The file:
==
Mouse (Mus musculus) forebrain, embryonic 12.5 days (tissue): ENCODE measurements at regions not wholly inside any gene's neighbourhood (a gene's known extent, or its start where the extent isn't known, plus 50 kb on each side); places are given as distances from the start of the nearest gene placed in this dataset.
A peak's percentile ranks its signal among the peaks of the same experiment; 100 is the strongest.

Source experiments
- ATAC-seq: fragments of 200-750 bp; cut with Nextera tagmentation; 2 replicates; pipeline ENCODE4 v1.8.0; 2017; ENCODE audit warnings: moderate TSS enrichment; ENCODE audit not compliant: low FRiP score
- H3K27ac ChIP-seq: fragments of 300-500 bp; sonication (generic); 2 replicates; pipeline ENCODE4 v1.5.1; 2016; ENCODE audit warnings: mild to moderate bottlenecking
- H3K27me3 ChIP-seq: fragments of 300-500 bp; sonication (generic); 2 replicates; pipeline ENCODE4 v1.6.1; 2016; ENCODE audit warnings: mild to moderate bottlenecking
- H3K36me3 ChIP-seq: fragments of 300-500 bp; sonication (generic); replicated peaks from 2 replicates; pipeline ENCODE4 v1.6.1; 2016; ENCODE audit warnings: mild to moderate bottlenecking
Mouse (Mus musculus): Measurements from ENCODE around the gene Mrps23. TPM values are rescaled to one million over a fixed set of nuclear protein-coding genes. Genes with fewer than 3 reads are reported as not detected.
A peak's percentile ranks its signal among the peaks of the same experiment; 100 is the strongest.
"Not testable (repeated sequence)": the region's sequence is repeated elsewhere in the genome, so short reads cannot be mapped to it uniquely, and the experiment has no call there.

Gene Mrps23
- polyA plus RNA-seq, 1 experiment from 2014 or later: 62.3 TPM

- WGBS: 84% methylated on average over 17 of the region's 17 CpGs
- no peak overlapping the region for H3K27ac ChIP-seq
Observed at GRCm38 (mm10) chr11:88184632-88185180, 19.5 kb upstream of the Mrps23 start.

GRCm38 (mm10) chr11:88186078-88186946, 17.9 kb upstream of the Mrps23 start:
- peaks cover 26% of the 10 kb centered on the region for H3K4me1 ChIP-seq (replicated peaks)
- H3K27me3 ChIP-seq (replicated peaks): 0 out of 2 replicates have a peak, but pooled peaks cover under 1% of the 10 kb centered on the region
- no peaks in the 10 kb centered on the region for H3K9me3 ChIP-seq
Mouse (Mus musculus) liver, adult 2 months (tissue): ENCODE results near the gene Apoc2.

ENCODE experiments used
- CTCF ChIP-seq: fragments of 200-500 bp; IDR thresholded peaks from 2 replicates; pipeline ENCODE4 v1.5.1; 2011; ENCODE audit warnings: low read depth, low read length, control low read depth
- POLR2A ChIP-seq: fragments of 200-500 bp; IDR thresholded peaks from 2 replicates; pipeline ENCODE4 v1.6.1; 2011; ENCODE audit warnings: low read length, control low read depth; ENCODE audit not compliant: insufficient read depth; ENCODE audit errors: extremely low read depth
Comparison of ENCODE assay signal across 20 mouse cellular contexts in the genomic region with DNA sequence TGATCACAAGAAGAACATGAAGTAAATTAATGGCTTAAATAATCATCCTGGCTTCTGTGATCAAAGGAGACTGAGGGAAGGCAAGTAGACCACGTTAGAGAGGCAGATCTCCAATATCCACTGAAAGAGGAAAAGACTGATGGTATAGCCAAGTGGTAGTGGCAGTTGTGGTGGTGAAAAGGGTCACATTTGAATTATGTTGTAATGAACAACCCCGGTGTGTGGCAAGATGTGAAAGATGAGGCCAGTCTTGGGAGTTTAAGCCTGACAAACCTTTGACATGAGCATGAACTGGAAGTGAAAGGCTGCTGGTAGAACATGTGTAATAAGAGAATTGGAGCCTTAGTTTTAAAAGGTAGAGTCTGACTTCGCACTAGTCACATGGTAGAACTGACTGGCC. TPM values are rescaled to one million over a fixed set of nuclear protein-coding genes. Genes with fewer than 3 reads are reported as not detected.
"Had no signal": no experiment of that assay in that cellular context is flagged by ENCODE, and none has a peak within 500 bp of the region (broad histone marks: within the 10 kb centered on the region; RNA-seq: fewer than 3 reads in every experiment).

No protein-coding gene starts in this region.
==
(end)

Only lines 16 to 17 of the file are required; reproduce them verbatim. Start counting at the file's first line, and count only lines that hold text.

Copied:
GRCm38 (mm10) chr11:88186078-88186946, 17.9 kb upstream of the Mrps23 start:
- peaks cover 26% of the 10 kb centered on the region for H3K4me1 ChIP-seq (replicated peaks)